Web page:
Choosing Polystyrene for Thermoforming

Polystyrene is one of the most commonly used thermoplastics, best known for creating a lightweight foam used in packaging and insulation. However, polystyrene is much more versatile than most people realize. Our thermoforming company in North Carolina wanted to share a more in-depth look at polystyrene, including how it's formed, pros and cons of using it, and whether it's right for your next project.

What Is Polystyrene?

Styrene is a clear, liquid compound that occurs naturally in cinnamon, coffee beans, and peanuts, and it can also be isolated from the resin of sweetgum trees. Because the need for styrene is so high, the overwhelming majority of it is produced by removing the hydrogen from ethyl benzyne, thus creating styrene as a byproduct.

The monomer is then heated which causes the molecules to link, creating a chain, or polymer, called polystyrene. This is a clear, hard, brittle material in its original polymerized form without any additives. However, most polystyrene is made into a foam material called expanded polystyrene (EPS). Dow Chemical trademarked their EPS and is the widely known "Styrofoam."

Pros and Cons of Polystyrene

Like all thermoplastics, polystyrene has positive and negative qualities that can determine whether it's the right material for your next project.

Pros of Polystyrene

  • Easy and inexpensive to produce
  • Incredibly stable plastic that responds well to heat, making it a good option for thermoforming and injection molding;
  • Lightweight
  • Impact-resistant in both solid and foam states
  • High insulating capability
  • Food-safe, used in a variety of food packaging and storage materials

Downsides of Polystyrene

  • Very difficult to recycle. The material is sorted, cleaned, shredded, and heated to a paste which is then dried into pellets or bricks, then reused.
  • Can be incinerated but produces excess carbon dioxide which is harmful to the environment;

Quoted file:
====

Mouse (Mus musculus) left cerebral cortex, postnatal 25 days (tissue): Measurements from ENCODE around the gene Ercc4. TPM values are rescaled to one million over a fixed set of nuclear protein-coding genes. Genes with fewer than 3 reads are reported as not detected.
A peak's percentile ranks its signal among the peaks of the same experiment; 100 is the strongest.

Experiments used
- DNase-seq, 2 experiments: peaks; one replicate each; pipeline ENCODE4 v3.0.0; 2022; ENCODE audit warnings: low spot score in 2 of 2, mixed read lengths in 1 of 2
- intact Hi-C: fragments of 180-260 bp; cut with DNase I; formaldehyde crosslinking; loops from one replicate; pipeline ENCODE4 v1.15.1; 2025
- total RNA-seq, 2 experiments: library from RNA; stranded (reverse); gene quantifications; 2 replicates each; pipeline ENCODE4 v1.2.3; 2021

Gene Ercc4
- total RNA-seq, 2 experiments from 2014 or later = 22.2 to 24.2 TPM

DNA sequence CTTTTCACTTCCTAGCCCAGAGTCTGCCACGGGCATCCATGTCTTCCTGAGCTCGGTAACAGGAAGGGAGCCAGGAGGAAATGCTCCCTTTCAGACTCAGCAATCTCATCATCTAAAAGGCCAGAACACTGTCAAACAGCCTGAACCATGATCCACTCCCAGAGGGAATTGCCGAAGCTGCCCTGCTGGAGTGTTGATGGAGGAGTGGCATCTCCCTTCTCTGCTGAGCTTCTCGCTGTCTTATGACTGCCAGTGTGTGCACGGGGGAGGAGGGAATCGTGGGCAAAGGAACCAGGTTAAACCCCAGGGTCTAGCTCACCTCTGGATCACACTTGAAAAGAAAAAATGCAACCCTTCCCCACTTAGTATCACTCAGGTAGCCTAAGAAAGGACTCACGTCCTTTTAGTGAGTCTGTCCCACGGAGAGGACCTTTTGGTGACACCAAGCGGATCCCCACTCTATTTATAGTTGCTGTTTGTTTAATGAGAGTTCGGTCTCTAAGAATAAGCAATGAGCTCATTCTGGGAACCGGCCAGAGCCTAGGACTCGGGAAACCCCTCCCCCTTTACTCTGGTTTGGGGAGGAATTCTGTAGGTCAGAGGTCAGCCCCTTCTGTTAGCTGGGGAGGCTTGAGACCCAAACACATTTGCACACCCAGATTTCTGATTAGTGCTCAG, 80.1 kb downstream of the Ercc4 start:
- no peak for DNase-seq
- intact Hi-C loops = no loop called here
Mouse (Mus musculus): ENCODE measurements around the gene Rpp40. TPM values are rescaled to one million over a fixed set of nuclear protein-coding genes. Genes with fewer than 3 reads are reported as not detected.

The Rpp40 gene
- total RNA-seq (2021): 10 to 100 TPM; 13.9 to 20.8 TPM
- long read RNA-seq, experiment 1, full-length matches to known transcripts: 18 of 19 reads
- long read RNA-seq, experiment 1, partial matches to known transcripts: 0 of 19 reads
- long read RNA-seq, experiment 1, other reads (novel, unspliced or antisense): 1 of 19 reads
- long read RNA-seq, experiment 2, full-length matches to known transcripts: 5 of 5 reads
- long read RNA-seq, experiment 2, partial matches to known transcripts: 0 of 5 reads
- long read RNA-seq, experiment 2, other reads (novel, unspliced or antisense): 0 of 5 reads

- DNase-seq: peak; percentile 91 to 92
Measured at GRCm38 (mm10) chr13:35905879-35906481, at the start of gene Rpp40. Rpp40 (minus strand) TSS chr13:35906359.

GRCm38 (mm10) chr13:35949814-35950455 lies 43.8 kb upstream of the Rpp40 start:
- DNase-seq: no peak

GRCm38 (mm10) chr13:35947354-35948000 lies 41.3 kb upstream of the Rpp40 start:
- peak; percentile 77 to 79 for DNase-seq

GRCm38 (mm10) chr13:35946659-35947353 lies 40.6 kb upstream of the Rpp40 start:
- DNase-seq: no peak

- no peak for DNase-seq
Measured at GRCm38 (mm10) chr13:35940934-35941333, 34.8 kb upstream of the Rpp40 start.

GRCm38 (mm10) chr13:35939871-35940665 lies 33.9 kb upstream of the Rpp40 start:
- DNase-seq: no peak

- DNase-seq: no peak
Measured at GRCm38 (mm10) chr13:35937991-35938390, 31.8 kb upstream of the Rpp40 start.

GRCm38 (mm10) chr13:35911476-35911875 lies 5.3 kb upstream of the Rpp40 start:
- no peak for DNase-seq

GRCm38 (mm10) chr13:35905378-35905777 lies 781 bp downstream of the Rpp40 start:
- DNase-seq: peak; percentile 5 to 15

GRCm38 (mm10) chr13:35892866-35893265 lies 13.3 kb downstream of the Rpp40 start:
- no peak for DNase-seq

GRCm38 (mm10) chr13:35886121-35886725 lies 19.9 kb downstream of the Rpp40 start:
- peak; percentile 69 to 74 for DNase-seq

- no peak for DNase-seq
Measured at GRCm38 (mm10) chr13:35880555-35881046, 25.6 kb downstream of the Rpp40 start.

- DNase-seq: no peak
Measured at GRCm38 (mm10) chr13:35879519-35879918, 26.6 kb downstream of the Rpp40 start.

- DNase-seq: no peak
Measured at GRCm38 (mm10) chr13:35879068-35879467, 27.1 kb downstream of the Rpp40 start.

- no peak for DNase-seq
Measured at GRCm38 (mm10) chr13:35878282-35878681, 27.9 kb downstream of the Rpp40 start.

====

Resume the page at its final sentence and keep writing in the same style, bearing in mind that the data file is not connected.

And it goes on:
• In its foam state, polystyrene is too bulky to be cost-effective to ship for recycling or degrading, so much of it ends up in landfills.
  • Polystyrene used in food packaging or disposable cutlery will have food particles that contaminate the material so it can't be recycled.

Uses for Polystyrene

Polystyrene is used in a wide variety of both single-use and long-term applications. This includes, but is not limited to:

  • Foam insulation in houses
  • Foam interior for car seats
  • Disposable cups, plates, and cutlery
  • Jewel cases used for CDs
  • Food storage containers
  • Housing and cases for electronics
  • Packaging peanuts
  • Foam trays used for meat packaging
  • Egg cartons
  • Medical devices, including test tubes and petri dishes
  • Refrigerator and freezer insulation
  • Instrument panels in cars and vehicles

Is Polystyrene Right for Your Next Manufacturing Project?

When you need a lightweight, impact-resistant polymer that can hold up to long-term use, polystyrene is an excellent option. While it is often used for single-use plastics, manufacturing does seem to be moving away from it due to its lack of sustainable recycling options, choosing to use polystyrene instead for plastics needed to be stable, durable, and cost-effective.

Contact Us for Thermoforming and Injection Molding in North Carolina

If you need custom plastics, we are proud to be a leading thermoforming and injection molding company in North Carolina. We work with a wide variety of companies across multiple industries, providing high-quality, durable plastics at a low per-unit price and fast lead time.

Advanced Plastiform Facility

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We're here to discuss your custom plastic manufacturing needs.
Please call us at  919-404-2080 or email us now.